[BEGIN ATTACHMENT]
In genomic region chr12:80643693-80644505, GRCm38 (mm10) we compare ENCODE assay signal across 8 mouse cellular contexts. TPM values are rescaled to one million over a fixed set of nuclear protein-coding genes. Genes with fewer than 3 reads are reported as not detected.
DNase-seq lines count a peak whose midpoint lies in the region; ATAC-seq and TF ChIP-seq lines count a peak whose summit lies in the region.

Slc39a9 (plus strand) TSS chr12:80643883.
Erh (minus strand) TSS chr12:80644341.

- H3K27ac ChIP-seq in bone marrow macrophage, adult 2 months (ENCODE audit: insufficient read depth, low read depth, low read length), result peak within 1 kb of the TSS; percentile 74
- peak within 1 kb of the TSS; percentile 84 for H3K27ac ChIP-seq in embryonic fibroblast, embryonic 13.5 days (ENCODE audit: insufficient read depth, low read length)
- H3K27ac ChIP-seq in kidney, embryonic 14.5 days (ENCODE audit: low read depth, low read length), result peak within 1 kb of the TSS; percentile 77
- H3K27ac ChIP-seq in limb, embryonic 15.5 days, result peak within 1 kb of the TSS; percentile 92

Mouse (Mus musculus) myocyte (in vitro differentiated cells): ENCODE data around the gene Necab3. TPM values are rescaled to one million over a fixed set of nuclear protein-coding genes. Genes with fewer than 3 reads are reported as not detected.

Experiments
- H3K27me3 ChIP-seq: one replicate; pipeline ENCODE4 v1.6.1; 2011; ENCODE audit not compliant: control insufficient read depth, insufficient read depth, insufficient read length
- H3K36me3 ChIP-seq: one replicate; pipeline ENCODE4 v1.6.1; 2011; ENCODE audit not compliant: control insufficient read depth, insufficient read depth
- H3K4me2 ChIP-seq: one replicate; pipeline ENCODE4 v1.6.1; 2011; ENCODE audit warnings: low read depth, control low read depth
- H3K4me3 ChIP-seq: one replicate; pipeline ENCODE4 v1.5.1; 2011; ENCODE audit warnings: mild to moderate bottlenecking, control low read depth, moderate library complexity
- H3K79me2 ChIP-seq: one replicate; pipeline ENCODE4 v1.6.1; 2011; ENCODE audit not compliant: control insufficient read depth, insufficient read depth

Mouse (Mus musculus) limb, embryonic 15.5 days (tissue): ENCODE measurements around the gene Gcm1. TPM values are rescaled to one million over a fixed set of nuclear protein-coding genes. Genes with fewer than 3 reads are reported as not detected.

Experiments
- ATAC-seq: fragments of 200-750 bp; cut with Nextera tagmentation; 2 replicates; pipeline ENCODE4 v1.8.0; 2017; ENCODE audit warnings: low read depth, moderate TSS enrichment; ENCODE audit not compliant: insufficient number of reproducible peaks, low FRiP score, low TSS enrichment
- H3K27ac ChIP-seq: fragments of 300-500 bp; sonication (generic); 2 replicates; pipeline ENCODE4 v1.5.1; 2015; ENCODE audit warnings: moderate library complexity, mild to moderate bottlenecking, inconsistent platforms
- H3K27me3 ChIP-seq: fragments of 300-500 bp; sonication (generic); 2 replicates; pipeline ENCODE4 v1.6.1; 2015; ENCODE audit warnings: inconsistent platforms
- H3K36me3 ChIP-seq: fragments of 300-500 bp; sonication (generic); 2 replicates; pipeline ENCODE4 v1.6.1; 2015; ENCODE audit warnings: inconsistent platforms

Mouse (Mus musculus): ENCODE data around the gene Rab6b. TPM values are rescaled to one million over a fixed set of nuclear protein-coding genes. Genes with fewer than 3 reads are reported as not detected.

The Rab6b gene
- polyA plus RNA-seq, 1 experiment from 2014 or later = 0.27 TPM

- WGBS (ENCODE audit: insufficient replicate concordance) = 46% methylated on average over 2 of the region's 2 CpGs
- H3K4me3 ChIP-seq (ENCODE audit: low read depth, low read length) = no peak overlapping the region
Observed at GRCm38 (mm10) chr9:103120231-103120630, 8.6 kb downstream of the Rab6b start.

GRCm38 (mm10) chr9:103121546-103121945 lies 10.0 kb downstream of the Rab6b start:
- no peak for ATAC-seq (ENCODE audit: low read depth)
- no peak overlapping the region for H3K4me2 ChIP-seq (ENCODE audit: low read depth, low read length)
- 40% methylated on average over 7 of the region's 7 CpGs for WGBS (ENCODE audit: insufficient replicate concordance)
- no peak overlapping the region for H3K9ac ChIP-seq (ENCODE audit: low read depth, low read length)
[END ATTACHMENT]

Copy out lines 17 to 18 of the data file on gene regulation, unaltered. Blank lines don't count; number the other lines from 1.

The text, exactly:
Experiments
- ATAC-seq: fragments of 200-750 bp; cut with Nextera tagmentation; 2 replicates; pipeline ENCODE4 v1.8.0; 2017; ENCODE audit warnings: low read depth, moderate TSS enrichment; ENCODE audit not compliant: insufficient number of reproducible peaks, low FRiP score, low TSS enrichment